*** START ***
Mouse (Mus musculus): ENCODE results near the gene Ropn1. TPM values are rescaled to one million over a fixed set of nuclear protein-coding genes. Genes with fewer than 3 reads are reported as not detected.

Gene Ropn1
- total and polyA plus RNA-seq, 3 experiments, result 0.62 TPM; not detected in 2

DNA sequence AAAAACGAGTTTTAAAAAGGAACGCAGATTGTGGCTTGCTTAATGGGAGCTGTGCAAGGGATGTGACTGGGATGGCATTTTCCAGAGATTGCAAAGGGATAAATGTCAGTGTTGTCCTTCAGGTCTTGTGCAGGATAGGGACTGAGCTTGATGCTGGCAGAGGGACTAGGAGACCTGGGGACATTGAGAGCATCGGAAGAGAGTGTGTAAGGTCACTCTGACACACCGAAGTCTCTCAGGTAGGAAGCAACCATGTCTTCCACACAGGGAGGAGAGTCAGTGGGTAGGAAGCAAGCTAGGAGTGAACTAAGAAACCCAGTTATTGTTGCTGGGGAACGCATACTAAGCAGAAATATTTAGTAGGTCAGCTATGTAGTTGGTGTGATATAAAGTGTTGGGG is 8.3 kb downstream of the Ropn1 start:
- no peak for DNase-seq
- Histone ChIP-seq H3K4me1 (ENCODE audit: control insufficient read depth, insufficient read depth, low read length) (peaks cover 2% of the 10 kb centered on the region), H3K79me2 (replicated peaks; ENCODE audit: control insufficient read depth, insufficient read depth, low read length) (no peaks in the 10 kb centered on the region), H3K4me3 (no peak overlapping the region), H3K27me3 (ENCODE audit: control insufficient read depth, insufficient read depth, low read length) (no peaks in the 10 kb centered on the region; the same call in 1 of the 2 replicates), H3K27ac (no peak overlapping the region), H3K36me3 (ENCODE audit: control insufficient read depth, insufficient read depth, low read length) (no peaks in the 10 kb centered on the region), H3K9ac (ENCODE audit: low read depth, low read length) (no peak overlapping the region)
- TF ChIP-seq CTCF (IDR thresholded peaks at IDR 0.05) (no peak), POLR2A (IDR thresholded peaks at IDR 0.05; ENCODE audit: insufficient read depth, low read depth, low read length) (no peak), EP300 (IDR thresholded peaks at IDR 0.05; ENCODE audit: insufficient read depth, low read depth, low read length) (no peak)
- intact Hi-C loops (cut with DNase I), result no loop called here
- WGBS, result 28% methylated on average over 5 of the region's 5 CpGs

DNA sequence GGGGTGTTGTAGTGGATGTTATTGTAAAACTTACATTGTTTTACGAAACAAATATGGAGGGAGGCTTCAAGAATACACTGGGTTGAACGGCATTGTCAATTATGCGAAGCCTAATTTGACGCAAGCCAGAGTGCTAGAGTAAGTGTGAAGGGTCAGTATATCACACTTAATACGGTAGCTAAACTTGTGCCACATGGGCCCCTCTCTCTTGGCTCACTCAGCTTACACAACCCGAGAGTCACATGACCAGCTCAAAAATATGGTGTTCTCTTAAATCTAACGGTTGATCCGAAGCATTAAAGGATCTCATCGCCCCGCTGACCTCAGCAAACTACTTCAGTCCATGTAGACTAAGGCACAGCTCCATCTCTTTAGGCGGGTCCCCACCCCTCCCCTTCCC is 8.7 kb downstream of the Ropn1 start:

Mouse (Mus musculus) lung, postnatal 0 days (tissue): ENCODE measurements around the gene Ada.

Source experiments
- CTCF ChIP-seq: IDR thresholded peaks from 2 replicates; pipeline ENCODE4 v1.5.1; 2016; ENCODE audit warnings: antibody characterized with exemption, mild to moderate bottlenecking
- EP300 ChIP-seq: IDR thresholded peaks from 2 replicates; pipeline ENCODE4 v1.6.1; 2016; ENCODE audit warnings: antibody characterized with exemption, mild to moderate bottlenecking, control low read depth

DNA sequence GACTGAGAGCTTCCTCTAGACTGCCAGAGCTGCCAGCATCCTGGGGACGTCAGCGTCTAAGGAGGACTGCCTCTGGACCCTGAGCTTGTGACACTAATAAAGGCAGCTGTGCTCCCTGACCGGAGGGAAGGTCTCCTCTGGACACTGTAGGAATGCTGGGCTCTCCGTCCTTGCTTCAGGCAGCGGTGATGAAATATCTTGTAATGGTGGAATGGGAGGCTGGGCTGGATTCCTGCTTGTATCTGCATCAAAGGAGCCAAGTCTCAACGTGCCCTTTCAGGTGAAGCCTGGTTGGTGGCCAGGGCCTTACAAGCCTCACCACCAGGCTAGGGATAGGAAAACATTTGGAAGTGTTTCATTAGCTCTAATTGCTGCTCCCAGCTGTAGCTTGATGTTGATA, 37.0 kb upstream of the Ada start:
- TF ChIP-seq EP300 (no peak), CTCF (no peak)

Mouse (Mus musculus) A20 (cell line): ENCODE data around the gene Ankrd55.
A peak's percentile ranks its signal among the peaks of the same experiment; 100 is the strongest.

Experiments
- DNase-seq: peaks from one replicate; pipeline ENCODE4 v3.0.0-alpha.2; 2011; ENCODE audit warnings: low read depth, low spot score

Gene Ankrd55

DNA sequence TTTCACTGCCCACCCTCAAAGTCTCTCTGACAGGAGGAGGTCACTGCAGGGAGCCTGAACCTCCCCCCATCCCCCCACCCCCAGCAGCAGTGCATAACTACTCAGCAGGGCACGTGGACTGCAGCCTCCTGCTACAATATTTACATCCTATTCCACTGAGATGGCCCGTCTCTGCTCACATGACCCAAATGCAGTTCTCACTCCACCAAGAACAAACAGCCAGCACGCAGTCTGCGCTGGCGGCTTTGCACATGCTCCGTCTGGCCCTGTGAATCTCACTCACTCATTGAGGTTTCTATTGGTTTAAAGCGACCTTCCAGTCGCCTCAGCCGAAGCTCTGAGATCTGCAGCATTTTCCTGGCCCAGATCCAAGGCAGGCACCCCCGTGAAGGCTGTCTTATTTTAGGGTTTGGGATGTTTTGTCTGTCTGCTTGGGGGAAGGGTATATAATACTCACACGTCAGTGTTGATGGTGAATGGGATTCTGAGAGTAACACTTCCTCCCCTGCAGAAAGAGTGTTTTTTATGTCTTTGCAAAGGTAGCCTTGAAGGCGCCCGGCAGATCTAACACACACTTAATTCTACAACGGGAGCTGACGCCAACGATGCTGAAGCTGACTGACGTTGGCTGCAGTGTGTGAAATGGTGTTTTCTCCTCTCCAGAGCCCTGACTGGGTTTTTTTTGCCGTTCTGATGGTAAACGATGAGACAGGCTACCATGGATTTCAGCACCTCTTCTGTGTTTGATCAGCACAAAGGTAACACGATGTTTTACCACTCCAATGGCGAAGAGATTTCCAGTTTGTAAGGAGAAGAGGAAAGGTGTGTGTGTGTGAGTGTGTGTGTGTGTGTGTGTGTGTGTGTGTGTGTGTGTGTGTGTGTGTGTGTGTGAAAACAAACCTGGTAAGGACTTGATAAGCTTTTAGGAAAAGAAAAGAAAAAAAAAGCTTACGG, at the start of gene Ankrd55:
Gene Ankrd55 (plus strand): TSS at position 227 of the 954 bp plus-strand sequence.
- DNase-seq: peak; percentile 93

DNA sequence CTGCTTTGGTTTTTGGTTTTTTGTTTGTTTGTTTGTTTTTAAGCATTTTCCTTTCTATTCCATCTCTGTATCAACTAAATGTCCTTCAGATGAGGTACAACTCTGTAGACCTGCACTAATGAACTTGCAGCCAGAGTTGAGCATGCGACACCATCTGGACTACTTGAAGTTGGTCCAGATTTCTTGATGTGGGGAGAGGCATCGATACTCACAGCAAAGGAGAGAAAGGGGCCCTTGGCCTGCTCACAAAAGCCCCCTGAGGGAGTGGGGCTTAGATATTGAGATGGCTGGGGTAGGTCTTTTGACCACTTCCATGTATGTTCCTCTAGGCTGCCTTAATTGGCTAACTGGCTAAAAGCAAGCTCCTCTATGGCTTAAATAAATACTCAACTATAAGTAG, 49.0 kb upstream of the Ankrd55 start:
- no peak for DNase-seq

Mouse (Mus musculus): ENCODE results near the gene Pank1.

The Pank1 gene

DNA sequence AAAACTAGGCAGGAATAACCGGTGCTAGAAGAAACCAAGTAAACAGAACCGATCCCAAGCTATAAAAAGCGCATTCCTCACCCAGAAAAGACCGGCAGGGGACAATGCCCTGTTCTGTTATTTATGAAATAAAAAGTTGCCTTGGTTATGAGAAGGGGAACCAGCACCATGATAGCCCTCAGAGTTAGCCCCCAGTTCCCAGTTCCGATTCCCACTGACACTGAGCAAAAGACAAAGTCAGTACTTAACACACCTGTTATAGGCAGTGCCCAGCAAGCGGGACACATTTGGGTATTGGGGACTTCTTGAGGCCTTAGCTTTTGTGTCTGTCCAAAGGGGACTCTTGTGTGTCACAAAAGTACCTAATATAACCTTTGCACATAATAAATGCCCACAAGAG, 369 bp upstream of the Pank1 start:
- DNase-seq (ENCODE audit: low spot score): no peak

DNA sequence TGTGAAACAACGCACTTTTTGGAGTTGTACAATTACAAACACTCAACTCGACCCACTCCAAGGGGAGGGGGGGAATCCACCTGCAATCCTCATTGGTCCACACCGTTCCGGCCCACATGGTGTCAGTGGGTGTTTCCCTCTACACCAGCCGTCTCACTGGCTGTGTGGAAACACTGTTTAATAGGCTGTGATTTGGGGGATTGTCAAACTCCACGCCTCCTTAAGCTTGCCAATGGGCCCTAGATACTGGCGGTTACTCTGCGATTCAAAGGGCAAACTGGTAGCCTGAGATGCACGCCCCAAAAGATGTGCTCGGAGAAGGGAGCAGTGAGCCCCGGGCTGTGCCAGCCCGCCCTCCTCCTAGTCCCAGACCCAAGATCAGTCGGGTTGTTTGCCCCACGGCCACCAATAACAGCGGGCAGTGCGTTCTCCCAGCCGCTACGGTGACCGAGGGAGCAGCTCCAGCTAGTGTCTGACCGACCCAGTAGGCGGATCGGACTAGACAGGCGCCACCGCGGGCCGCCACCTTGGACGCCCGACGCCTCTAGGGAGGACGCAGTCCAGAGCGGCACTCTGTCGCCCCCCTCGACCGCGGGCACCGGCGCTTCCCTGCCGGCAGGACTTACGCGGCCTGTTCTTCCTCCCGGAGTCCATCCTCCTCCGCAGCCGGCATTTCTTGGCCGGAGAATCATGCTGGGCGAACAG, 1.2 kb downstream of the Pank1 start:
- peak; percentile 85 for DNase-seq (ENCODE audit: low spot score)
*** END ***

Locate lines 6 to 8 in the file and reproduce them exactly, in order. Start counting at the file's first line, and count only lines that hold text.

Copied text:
- Histone ChIP-seq H3K4me1 (ENCODE audit: control insufficient read depth, insufficient read depth, low read length) (peaks cover 2% of the 10 kb centered on the region), H3K79me2 (replicated peaks; ENCODE audit: control insufficient read depth, insufficient read depth, low read length) (no peaks in the 10 kb centered on the region), H3K4me3 (no peak overlapping the region), H3K27me3 (ENCODE audit: control insufficient read depth, insufficient read depth, low read length) (no peaks in the 10 kb centered on the region; the same call in 1 of the 2 replicates), H3K27ac (no peak overlapping the region), H3K36me3 (ENCODE audit: control insufficient read depth, insufficient read depth, low read length) (no peaks in the 10 kb centered on the region), H3K9ac (ENCODE audit: low read depth, low read length) (no peak overlapping the region)
- TF ChIP-seq CTCF (IDR thresholded peaks at IDR 0.05) (no peak), POLR2A (IDR thresholded peaks at IDR 0.05; ENCODE audit: insufficient read depth, low read depth, low read length) (no peak), EP300 (IDR thresholded peaks at IDR 0.05; ENCODE audit: insufficient read depth, low read depth, low read length) (no peak)
- intact Hi-C loops (cut with DNase I), result no loop called here